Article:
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New but not that great from Seth Rogen, an underused Judi Dench in Red Joan and more hot picks at DOXA

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Toys move along an assembly line but some are pulled out because they’re imperfect and sent down a pipe to Uglyville. Maybe they’re missing an eye, or an ear, or are shaped wrong. Only later do they learn they are “rejects.” That’s thanks to the most free-spirited among them, Moxy, voiced by Kelly Clarkson. She dreams of getting to the “big world” where a child will own her and play with her. She leads a small group up the pipe and finds The Institute of Perfection, lorded over by the imperious crooner named Lou (Nick Jonas), a crowd of acolytes and a trio of spiteful mean girls. They extol the need to look perfect and threaten “recycling.” A “gauntlet” serves as a test. Too scary for the little ones, not hip enough for the big, and with unmemorable songs (Blake Shelton and Janelle Monáe also sing), the film lands shakely. (International Village, Marine Gateway and suburban theatres) 2 out of 5

HAIL SATAN? That question mark may be there to make us ask: Is this real? That’s certainly the feeling I had watching this vibrant documentary. Is it a put on? Is there really a growing movement of Satanists who don’t bow to Satan but use him to push against “Christian privilege” in the United States? They started six years ago in Florida, now have chapters in 13 states and Canada (although I don’t know where) and are adept at using the media to get noticed. Maybe it’s just a bit of mockery by a bunch of misfits.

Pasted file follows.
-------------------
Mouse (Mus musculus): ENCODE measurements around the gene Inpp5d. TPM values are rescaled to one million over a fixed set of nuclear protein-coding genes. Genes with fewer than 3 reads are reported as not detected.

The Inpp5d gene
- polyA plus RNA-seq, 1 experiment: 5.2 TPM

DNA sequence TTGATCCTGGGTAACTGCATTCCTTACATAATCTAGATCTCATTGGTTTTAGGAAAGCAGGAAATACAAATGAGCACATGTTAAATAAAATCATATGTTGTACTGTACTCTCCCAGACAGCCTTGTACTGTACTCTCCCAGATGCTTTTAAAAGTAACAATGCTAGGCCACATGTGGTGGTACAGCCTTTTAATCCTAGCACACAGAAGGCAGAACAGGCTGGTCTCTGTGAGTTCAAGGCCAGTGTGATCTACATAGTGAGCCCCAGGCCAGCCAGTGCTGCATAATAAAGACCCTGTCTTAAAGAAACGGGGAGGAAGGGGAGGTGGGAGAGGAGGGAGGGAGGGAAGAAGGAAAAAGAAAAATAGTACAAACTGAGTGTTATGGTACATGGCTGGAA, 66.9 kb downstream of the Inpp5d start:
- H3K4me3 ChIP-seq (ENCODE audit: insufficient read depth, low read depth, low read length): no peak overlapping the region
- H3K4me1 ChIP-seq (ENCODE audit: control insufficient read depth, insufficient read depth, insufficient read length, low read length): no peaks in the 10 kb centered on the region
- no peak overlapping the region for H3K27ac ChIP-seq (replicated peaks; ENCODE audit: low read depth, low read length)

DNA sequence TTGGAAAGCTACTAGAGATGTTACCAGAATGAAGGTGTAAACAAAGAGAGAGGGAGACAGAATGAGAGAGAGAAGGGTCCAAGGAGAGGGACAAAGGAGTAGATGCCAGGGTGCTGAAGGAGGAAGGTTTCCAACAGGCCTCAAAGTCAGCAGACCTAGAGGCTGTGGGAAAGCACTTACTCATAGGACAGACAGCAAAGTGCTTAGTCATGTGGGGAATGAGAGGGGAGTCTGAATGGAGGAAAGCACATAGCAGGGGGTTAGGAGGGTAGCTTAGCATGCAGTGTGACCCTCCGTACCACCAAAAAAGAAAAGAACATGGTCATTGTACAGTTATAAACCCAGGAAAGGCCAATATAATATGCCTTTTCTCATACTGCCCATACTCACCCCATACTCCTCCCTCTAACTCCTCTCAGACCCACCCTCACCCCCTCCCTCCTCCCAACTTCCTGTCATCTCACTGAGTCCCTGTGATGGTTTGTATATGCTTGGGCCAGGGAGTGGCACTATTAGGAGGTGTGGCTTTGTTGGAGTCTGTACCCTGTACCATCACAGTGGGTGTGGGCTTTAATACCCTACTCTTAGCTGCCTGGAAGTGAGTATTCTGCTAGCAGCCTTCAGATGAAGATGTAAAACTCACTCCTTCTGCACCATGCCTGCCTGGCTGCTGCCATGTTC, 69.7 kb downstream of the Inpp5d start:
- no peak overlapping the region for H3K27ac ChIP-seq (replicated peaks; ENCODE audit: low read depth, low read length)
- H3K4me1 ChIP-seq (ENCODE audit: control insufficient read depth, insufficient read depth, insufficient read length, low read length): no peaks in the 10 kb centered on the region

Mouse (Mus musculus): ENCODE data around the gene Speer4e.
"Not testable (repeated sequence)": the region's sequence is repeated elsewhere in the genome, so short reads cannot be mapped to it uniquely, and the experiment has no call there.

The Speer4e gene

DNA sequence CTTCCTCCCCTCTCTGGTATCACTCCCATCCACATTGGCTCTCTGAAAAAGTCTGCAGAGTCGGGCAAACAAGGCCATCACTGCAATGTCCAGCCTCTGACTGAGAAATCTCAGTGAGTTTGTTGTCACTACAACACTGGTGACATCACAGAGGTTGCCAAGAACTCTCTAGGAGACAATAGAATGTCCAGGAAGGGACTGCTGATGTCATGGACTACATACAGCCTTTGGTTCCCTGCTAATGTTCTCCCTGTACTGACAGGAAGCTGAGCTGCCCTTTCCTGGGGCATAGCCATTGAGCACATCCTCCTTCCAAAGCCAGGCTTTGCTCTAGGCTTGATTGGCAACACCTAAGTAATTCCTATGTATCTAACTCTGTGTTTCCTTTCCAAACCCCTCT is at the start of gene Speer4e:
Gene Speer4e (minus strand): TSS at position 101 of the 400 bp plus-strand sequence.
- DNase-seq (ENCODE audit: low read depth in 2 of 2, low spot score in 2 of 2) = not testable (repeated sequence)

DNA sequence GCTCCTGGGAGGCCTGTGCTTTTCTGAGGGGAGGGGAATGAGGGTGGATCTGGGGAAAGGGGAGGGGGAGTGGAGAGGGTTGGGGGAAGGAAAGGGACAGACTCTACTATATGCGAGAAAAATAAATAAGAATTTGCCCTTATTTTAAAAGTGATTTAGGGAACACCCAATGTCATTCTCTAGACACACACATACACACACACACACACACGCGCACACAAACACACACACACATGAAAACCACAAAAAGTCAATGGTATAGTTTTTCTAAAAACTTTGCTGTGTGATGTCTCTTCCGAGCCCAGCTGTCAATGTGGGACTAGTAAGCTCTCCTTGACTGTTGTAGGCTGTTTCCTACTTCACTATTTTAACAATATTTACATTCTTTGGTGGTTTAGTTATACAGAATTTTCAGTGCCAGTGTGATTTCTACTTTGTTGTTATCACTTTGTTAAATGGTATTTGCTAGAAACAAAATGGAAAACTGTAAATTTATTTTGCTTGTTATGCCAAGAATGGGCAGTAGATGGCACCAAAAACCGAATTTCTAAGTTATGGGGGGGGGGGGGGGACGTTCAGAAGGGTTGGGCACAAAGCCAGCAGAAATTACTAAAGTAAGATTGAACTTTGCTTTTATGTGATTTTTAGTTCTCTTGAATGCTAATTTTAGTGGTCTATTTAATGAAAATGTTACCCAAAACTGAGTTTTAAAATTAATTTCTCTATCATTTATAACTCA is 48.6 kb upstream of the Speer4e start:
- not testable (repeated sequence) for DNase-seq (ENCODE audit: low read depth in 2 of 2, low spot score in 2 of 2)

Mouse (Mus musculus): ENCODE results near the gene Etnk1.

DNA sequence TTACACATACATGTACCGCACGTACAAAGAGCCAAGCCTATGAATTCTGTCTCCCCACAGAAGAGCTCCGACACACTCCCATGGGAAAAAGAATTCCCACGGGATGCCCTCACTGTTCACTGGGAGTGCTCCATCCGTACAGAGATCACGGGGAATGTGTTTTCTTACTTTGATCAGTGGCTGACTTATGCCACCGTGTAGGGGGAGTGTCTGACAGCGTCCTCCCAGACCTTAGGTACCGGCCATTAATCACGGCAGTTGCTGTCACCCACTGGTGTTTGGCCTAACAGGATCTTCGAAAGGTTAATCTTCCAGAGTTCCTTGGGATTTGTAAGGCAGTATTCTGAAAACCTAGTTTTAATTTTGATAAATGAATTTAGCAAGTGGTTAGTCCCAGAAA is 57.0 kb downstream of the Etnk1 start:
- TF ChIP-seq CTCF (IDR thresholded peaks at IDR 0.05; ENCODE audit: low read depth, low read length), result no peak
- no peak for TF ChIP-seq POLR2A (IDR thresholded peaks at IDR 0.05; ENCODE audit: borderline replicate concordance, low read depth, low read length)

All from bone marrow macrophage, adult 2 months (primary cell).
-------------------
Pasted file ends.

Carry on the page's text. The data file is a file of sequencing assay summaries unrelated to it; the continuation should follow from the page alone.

First step, they supported prayer in schools because, they thought, it gave them the right to demand equal status for Satanic prayers. They campaigned against 10 Commandments monuments at state legislatures claiming they originated as a movie promotion back in 1956. They struck a statue of their own to put up and they’ve gone to court and Fox-News debates to push their message. Leaders, followers and critics speak out earnestly. The film’s director, university professor Penny Lane, doesn’t take a side but says she’s interested in why people are so susceptible to being fooled. Someone in the film says the news media can easily be manipulated. And the film recalls the “satanic panic” of the 1950s, thanks to Billy Graham, and heavy metal music and even Dungeons and Dragons since then. Fascinating stuff. (International Village) 3 ½  out of 5


And for more documentaries, there’s DOXA. Here are some I’ve seen and strongly recommend.

WE WILL STAND UP nîpawistamâsowin: Prepare to have your ideas challenged about how Canada treated indigenous people. Lawfully, thanks to the RCMP, we’ve been taught. Not so says Tasha Hubbard in this potent look back, primarily at the now infamous Colton Boushie case but also to a long shameful history that came before. Unfulfilled treaties, forced re-location, civil rights restricted, warriors hung, residential schools. The list gets longer and is recounted in an animated sequence.

Then the Boushie killing, by a farmer who claimed he had been trespassing but with a hard to believe defense that it was accidental. The all-white jury believed and acquitted him and that sent Boushie’s family on a campaign to plea for justice.

They got as far as Ottawa where, ironic as it seems now, they met with Jane Philpott and Jody Wilson-Raybould, both still in cabinet at the time, and their boss Justin Trudeau, who offered them a small change in legal procedure.  We also see them speak at a forum at the United Nations in New York, a testament to the depth of feeling the case produced. The film is stark and very emotional. It plays Wed and Thurs this coming week, both times with a discussion following.

More in New Movies

Disney wildlife times two, a blast at American politics and a traumatic teen drama

Also a couple of small but amiable comedies, one of them Canadian

More streaming ideas take you to Brazil, low-life China and two Jesse Eisenberg films

As well as a cleverly-plotted trip to Barcelona thanks to Netflix

Movie theatres are shut down, so what’s streaming?

Some modest recommendations and stay for the last one, an alarm about what has happened to the internet.
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